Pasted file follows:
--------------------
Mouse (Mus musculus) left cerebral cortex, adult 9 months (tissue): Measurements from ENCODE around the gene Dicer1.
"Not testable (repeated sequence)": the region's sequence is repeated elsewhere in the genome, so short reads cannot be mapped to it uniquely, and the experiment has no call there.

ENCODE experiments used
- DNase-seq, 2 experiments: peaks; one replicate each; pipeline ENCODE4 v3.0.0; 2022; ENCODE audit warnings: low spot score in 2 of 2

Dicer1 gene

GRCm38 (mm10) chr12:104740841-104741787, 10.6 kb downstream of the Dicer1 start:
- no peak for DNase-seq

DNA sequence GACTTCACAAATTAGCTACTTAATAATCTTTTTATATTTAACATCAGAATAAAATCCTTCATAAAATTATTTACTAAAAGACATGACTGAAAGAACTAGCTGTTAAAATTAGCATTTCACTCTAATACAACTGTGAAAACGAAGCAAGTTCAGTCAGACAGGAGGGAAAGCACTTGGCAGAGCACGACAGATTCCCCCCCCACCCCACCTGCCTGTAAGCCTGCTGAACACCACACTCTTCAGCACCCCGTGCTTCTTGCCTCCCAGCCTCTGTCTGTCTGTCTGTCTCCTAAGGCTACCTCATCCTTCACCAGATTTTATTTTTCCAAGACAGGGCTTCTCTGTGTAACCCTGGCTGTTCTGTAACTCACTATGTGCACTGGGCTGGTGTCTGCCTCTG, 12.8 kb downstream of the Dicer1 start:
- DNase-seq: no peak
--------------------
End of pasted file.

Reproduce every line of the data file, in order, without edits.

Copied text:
Mouse (Mus musculus) left cerebral cortex, adult 9 months (tissue): Measurements from ENCODE around the gene Dicer1.
"Not testable (repeated sequence)": the region's sequence is repeated elsewhere in the genome, so short reads cannot be mapped to it uniquely, and the experiment has no call there.

ENCODE experiments used
- DNase-seq, 2 experiments: peaks; one replicate each; pipeline ENCODE4 v3.0.0; 2022; ENCODE audit warnings: low spot score in 2 of 2

Dicer1 gene

GRCm38 (mm10) chr12:104740841-104741787, 10.6 kb downstream of the Dicer1 start:
- no peak for DNase-seq

DNA sequence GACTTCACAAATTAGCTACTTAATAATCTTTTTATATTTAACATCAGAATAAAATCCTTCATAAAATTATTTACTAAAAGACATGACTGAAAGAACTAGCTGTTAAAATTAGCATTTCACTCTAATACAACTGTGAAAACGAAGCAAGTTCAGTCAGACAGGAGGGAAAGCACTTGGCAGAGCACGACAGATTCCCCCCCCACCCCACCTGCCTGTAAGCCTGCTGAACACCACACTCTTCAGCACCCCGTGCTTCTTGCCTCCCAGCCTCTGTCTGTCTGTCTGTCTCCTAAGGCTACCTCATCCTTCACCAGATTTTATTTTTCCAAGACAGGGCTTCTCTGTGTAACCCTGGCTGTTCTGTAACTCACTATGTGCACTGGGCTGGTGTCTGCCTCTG, 12.8 kb downstream of the Dicer1 start:
- DNase-seq: no peak